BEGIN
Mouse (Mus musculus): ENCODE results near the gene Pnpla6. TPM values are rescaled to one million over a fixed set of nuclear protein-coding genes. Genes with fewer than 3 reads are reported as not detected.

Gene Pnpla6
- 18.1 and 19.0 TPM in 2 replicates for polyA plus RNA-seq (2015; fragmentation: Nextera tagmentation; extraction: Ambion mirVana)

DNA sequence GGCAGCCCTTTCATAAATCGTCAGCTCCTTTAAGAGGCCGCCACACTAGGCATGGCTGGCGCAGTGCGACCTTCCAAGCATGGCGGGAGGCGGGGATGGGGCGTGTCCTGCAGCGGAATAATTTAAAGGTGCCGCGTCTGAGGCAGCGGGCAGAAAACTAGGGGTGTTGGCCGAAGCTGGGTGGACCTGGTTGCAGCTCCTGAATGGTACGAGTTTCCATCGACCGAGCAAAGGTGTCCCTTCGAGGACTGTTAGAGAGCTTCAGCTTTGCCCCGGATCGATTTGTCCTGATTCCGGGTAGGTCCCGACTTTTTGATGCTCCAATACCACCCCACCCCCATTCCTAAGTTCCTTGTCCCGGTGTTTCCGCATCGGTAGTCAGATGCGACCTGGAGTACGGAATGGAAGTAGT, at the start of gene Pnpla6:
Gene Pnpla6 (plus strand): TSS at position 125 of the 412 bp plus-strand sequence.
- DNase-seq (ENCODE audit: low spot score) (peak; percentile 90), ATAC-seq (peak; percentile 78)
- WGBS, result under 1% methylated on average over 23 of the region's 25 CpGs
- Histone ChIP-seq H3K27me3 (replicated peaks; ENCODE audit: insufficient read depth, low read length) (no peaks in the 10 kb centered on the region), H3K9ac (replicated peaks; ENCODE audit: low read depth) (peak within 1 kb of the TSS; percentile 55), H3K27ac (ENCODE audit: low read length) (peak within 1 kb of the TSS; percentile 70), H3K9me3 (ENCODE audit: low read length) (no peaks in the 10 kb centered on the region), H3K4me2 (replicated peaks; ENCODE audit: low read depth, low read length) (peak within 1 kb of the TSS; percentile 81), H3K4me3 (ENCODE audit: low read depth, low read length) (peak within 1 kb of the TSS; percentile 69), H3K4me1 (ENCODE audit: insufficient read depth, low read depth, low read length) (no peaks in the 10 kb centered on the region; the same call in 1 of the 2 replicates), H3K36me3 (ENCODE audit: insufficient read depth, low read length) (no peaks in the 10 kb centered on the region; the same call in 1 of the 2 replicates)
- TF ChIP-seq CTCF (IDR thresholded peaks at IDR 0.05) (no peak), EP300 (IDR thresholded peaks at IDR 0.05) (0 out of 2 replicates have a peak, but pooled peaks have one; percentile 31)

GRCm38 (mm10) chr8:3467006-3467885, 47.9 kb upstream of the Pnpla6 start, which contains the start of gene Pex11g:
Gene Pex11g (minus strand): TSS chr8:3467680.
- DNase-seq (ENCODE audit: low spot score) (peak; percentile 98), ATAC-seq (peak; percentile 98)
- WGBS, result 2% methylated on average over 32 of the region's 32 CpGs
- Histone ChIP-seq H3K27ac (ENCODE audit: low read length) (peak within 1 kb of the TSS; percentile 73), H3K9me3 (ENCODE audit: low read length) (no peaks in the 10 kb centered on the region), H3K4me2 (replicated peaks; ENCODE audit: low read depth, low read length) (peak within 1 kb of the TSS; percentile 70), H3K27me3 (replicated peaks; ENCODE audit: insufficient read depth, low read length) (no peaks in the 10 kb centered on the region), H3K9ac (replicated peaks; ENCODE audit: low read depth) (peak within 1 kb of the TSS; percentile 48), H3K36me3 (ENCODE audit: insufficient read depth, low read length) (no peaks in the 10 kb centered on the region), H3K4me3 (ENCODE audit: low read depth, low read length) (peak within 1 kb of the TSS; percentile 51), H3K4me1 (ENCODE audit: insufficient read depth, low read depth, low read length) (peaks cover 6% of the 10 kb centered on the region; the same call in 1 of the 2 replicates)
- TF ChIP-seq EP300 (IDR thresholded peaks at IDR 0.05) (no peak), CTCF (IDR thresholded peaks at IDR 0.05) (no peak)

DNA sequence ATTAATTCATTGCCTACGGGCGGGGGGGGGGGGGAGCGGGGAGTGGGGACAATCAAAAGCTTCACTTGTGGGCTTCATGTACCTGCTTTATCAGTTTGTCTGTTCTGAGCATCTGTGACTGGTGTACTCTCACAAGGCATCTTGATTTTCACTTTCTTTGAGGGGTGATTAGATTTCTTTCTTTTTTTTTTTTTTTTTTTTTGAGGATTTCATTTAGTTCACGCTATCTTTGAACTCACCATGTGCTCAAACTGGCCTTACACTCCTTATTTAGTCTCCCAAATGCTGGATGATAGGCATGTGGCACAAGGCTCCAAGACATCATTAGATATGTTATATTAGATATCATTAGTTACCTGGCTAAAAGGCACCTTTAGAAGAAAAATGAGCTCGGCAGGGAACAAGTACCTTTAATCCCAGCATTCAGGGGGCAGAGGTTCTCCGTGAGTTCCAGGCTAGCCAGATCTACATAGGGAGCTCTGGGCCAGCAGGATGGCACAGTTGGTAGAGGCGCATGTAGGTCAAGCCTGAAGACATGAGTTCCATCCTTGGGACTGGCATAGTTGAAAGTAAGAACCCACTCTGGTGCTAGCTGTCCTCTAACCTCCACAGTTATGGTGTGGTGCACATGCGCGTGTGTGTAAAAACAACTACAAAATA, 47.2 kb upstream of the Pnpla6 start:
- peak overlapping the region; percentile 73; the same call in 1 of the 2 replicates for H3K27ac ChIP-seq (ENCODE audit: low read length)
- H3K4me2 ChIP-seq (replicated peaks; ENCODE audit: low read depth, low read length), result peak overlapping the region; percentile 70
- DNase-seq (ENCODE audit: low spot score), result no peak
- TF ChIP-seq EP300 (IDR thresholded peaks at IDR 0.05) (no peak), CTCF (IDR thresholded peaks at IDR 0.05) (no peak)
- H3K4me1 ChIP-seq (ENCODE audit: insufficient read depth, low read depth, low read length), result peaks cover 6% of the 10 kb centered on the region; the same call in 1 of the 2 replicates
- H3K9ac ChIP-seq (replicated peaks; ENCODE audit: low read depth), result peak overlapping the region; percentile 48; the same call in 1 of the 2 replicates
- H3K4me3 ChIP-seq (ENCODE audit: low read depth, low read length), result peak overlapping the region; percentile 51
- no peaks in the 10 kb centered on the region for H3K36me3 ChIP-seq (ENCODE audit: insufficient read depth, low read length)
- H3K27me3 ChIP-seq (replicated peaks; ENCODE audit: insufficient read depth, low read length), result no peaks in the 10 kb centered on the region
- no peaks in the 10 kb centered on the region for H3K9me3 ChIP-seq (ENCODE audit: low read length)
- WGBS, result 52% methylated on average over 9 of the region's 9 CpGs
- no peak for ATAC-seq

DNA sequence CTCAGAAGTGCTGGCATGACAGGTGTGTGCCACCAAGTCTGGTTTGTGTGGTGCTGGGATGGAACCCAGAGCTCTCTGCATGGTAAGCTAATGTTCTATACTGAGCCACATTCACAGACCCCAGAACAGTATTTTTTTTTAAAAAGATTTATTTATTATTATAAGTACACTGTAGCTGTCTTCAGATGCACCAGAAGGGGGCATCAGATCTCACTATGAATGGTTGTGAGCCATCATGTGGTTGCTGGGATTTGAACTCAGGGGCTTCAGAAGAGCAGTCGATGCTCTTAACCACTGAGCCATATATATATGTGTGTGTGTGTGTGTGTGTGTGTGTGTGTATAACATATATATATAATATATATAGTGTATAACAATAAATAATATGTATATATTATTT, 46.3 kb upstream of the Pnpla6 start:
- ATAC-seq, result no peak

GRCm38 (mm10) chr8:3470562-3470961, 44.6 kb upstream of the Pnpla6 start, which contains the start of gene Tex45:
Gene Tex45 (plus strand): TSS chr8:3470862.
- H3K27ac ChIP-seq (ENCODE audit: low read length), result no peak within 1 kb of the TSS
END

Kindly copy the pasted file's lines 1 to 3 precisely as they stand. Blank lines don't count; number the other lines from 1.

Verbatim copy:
Mouse (Mus musculus): ENCODE results near the gene Pnpla6. TPM values are rescaled to one million over a fixed set of nuclear protein-coding genes. Genes with fewer than 3 reads are reported as not detected.

Gene Pnpla6
- 18.1 and 19.0 TPM in 2 replicates for polyA plus RNA-seq (2015; fragmentation: Nextera tagmentation; extraction: Ambion mirVana)